I’m sure I’ve covered this topic before, if not here then in conversation with fellow writers, at the very least. Possibly to my students, or at readings. You’d think it was obvious, but apparently it’s not, and thus, I need to say it again (caution: Rant ahead. If you’re not up to it, feel free to skip this post and come back tomorrow for a list of Sunday Pleasures instead.)
A writer. is. not. made. up. of. what. she. writes.
Can you hear that? Shall I say it again in a different way?
This. word. is. not. me.
It’s just a word. One of a thousand I could have chosen. I write fiction. I tell stories. Everything that comes out of my fingers and lands on paper is just a single, tiny, slivered facet of who I am.
When I write about sex, my job is to arouse mind and body. When I write about death, my job is to make us all remember why it’s so wonderful to be alive. If I write about family, or spouses, or siblings, or travel…I have a job. It’s to make the reader come with me, to visit and see and fall in love and hate all over again. When I blog here, on this blog that is designed to showcase and highlight my writing–mostly my erotic writing–it has a purpose as well. To promote my work. To help others understand the mind processes that go with writing. To explore the behind-the-scenes of story making and promotion and marketing and submission.
Yes, the words are MINE but they are not ME.
Do you see the distinction there? The words are carefully chosen, they have a purpose. They are not me puking my insides onto the paper or onto this screen or into this blog post. They are there for a reason, to create a reaction within the reader. If I wanted to show all facets of myself, I would. But I don’t. We writers are private people. We only let you see what we want you to see. If you think that’s all there is, if you think this word–sex–or this one–body–or this one–fuck–fully defines me in any way, shape or form, then you are incredibly naive to both how marketing works and to how the creative process works.
So, why the rant this morning? Mainly because I’ve had enough of this chick, who anonymously has been stalking my blog and posting negative words about me (the me that she thinks she knows based on nothing more than my blog posts), about my writing and the writing of those I love, about the places where I teach, my age (for some reason that I’ve yet to figure out) and, well, just about anything she can try to dig her fingers into. I thought she was gone after my subtle hint at stalking on a recent post, but apparently not. I don’t post her comments anymore–I do believe in freedom of speech, but I also don’t believe in letting someone try to knock me around for no good reason other than to see if I’ll scar or scare (I won’t, by the way). I thought the lack of attention would turn her elsewhere, to find some other bitch to poke at, but that hasn’t worked either.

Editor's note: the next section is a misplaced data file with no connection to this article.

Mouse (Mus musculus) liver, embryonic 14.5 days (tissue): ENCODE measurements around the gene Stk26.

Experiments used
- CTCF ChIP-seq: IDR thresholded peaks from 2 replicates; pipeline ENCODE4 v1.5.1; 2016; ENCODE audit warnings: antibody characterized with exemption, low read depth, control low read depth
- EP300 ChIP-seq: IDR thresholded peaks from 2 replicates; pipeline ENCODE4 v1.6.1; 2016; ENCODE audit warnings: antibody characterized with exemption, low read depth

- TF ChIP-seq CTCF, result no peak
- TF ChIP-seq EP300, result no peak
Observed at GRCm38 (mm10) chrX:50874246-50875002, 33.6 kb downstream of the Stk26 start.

So, I’m taking a different tack. I’m turning the experience into an essay, because that is what I do. I’m starting to work backwards through the paper trail to discover this person’s identity. I’m making it clear, here and elsewhere, that I’ve had enough.
So, to catch you up: The posts started early last fall. I, of course, have kept a record of them, because I’ve had people like this in my life before and I know the drill. She calls herself LUCY, and her first few comments were thoughtful, if not a bit aggressive. I have to say she’s gone from thoughtful to purely in-my-face. Truly, If I had to guess, I’d say I know her in real life (or I did at one point–if she’s who I think she is, then I actually knew her about ten years ago, which boggles the mind, but also explains, perhaps, a bit of why she has such a very large stick up her ass when it comes to me.)
Want a taste? Here are a few of her comments, some posted previously, some not (note: these are full posts, unedited and unchanged by me, out of respect for her. I picked comments at random from the many that I have, so this doesn’t give a full picture of the situation, of course. But, then, as I said earlier, words never do.)
I mean, what is your problem? Were you so unloved as a child that you resort to the grim tactics of sado-masochism- perverse and grim realities? Have you no compass for real love in your heart? I pity you woman, through and through. How very sad, your life. Get out of this business; forget the harsh upbringing you obviously had: did no mother love you, Shanna? Come clean. What gives with such a beautiful woman as yourself? Why so perverse? Cool you think? Think again.